Fifty-seven patients had DLBD (27.3%), and 152 did not have DLBD (72.7%). There were no significant differences in the overall success rate or the use of mechanical lithotripsy. Success rate during the first session and procedure time were better in the DLBD than the without-DLBD group (75.7% vs 66.7%, 48.1±23.0 minutes vs 58.4±31.7 minutes, respectively). As for complications, there were no significant differences in the incidence of pancreatitis, perforation or bleeding after endoscopic retrograde cholangiopancreatography. The recurrence rate did not differ significantly between the two groups.

Conclusions

EPLBD is a useful and safe method for common bile duct stone removal in patients without DLBD.

Keywords: Cholangiopancreatography, endoscopic retrograde, Common bile duct stone
INTRODUCTION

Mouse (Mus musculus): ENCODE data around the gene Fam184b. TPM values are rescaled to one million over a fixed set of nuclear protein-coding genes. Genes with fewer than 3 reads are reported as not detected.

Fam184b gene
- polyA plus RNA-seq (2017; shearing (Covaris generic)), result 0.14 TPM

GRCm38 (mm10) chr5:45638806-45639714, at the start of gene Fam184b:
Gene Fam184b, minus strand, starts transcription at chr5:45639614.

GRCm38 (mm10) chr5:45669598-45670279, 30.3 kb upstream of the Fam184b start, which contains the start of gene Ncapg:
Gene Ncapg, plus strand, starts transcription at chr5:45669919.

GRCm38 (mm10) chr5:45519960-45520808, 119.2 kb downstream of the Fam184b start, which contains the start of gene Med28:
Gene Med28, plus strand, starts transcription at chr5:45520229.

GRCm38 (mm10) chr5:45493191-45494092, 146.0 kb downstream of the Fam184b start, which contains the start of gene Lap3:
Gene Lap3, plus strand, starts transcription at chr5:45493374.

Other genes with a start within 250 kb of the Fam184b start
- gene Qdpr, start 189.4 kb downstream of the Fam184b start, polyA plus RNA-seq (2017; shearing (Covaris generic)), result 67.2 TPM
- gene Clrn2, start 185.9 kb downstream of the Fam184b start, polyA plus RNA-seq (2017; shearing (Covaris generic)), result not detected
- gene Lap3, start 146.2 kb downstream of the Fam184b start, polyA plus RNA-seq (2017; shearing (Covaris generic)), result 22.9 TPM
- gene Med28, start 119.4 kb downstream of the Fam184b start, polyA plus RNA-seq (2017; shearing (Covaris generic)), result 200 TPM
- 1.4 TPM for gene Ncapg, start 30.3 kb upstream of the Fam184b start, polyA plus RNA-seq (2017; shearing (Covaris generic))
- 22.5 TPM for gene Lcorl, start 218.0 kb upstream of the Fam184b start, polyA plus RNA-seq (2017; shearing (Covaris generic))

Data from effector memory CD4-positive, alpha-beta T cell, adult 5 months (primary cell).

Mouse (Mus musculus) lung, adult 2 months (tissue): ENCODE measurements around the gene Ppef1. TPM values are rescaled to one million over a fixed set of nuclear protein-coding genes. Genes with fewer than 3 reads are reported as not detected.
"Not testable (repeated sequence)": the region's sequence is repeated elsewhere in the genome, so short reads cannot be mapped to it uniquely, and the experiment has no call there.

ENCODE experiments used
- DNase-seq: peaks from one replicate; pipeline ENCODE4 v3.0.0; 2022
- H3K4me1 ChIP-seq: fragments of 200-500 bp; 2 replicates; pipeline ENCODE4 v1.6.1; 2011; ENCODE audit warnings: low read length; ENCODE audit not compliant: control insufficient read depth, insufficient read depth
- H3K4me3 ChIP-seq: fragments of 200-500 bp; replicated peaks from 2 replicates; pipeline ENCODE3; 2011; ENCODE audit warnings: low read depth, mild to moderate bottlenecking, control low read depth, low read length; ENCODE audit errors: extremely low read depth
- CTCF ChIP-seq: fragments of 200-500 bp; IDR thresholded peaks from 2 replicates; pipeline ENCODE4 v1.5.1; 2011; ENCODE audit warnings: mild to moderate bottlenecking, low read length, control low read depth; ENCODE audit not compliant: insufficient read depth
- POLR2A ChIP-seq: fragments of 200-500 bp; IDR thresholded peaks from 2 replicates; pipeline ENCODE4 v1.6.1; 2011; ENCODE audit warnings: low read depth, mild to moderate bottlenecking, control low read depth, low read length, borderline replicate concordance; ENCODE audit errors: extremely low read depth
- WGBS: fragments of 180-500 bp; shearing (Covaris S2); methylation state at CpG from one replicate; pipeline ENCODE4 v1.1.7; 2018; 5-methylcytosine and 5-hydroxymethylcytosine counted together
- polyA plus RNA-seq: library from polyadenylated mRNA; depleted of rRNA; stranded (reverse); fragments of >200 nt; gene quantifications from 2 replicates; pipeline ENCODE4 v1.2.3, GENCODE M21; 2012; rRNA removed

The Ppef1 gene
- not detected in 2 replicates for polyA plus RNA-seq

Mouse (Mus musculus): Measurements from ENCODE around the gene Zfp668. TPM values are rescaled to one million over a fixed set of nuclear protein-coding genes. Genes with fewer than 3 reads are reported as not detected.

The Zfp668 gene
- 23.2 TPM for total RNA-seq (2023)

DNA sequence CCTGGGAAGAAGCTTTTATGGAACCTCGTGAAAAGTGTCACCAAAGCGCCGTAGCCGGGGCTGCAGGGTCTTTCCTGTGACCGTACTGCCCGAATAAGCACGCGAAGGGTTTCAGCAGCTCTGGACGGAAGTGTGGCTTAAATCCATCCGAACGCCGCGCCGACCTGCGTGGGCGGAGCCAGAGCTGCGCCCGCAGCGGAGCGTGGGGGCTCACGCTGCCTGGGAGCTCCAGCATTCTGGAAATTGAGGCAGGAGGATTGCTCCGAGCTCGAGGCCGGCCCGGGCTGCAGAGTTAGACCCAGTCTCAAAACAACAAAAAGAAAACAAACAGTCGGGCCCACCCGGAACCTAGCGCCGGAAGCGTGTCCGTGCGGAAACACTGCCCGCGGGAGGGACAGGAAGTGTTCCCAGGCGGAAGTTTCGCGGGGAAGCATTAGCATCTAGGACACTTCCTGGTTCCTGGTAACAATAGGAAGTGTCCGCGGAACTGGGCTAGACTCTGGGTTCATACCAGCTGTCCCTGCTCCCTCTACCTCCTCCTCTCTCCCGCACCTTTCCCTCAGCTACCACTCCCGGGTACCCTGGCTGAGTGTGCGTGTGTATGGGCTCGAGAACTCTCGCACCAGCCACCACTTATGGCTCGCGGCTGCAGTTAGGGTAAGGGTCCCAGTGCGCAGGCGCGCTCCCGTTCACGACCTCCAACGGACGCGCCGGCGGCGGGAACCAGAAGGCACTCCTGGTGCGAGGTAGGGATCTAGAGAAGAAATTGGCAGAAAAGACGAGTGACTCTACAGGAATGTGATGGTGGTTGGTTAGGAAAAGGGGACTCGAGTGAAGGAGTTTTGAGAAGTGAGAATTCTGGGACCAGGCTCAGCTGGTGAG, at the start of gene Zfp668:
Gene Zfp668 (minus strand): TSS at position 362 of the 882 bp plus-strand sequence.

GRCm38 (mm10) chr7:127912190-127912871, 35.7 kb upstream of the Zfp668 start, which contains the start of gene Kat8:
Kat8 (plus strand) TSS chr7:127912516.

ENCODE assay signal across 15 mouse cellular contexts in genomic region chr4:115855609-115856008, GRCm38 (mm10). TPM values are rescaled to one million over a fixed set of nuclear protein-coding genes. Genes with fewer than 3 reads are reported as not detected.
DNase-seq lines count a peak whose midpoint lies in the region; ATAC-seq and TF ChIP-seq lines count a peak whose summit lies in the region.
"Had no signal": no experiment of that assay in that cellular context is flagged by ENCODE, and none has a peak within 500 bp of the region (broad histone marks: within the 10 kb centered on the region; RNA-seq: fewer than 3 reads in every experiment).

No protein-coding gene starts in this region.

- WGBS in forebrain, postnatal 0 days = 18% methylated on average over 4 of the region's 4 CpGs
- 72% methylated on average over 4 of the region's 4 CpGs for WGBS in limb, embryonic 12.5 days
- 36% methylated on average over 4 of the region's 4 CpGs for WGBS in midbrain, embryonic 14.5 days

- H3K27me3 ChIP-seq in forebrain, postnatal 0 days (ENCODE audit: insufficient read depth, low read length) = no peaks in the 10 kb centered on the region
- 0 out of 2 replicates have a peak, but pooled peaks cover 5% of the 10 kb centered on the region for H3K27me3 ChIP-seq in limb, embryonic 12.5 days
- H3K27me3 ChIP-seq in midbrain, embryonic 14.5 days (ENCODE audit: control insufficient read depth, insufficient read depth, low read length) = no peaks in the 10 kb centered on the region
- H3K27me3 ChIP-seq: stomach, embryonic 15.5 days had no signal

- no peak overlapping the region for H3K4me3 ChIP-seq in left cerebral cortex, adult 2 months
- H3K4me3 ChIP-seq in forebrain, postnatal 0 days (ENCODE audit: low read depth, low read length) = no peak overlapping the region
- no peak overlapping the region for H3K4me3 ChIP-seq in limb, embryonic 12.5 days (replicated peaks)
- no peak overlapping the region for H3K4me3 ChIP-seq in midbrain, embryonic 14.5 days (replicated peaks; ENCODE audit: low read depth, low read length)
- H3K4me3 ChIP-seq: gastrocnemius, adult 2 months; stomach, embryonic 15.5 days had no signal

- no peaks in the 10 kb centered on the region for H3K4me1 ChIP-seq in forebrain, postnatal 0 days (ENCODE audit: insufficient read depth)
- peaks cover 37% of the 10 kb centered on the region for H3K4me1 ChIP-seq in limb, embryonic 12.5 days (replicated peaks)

Endoscopic sphincterotomy (EST) combined with mechanical lithotripsy (ML) is a feasible method for the removal of difficult biliary stones. However, we often encounter challenging cases that require multiple procedures and are complicated with post-endoscopic retrograde cholangiopancreatography (ERCP) pancreatitis, perforation, and massive bleeding. Endoscopic papillary balloon dilation (EPBD) was introduced in 1982 to preserve the sphincter function and decrease bleeding caused by EST.1 In 2004, a Japanese randomized controlled clinical trial of EPBD confirmed the safety and efficacy of this procedure for common bile duct (CBD) stones <14 mm in diameter.2 However, some bile duct stones were difficult to remove because of their large size, rectangular shape of the CBD, or anatomical difficulties interfering with endoscopic procedures. In 2003, Ersoz et al.3 first reported the usefulness of large balloon dilation (12 to 20-mm diameter) after EST (endoscopic papillary large balloon dilation, EPLBD) for the removal of large bile duct stones. Since then, EPLBD has been used in Japan. Itoi et al.4 demonstrated the safety and feasibility of EPLBD and extended its application to multiple large stones >13 mm in diameter. Difficult cases have been encountered with large stones and without dilatation of the lower part of the CBD (DLBD). The combination of EST and ML in such cases often requires multiple procedures, whereas EPLBD has been avoided so far because of the high risk of procedure-associated complications.